const numDecimalPlaces = lines.length.toString().length;
      const html = lines
        .map((line, idx) => {
          const num = idx + 1;
          const displayNum = num.toString().padStart(numDecimalPlaces);
          return `<span class="hljs-number-line" data-hljs-number-linenumber="${displayNum}">${line}</span>`

      el.innerHTML = html;

I export a function of no args, number. By making the export a function instead of the plugin object directly, my API is a factory and I can easily add configuration options in the future. Line numbering is registered on the event after:highlighElement, which seemed the most appropriate. The data inresult.value is raw newline-separated HTML and should be inserted into the supplied element el. To generate line numbers the process is as follows:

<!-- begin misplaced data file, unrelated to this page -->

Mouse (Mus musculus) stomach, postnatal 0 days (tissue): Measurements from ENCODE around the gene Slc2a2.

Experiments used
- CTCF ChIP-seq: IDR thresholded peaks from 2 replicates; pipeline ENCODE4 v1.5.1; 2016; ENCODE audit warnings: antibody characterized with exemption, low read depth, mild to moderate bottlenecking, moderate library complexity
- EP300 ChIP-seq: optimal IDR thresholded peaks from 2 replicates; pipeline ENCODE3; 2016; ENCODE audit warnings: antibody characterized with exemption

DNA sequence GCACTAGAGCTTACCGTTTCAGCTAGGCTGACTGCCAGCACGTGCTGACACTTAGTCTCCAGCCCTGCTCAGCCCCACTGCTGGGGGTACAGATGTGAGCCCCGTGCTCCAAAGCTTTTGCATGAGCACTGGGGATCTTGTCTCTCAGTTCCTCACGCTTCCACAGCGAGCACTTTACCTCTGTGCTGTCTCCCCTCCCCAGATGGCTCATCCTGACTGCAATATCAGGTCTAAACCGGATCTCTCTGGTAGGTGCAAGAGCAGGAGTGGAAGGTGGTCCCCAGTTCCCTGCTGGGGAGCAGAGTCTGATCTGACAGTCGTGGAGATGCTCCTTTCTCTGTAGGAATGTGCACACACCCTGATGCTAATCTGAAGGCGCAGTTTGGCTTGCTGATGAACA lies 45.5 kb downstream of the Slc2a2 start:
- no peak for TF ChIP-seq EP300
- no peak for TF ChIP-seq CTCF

1. split result into lines of HTML
  2. count the total number of lines to determine the maximum number of decimals. This is necessary for properly left-padding.
  3. for each line and index
    1. generate a left-padded string displaying the line number
    2. wrap the line in a new span
    3. add an HTML Data Tag on the span with the value of the generated line number string
  4. join it into a newline deliminated raw HTML string and replace the existing HTML of the target element

The final piece to make it all work is a bit of custom CSS that targets the HTML Data Tag by setting the content property to the value of the HTML Data Tag from earlier.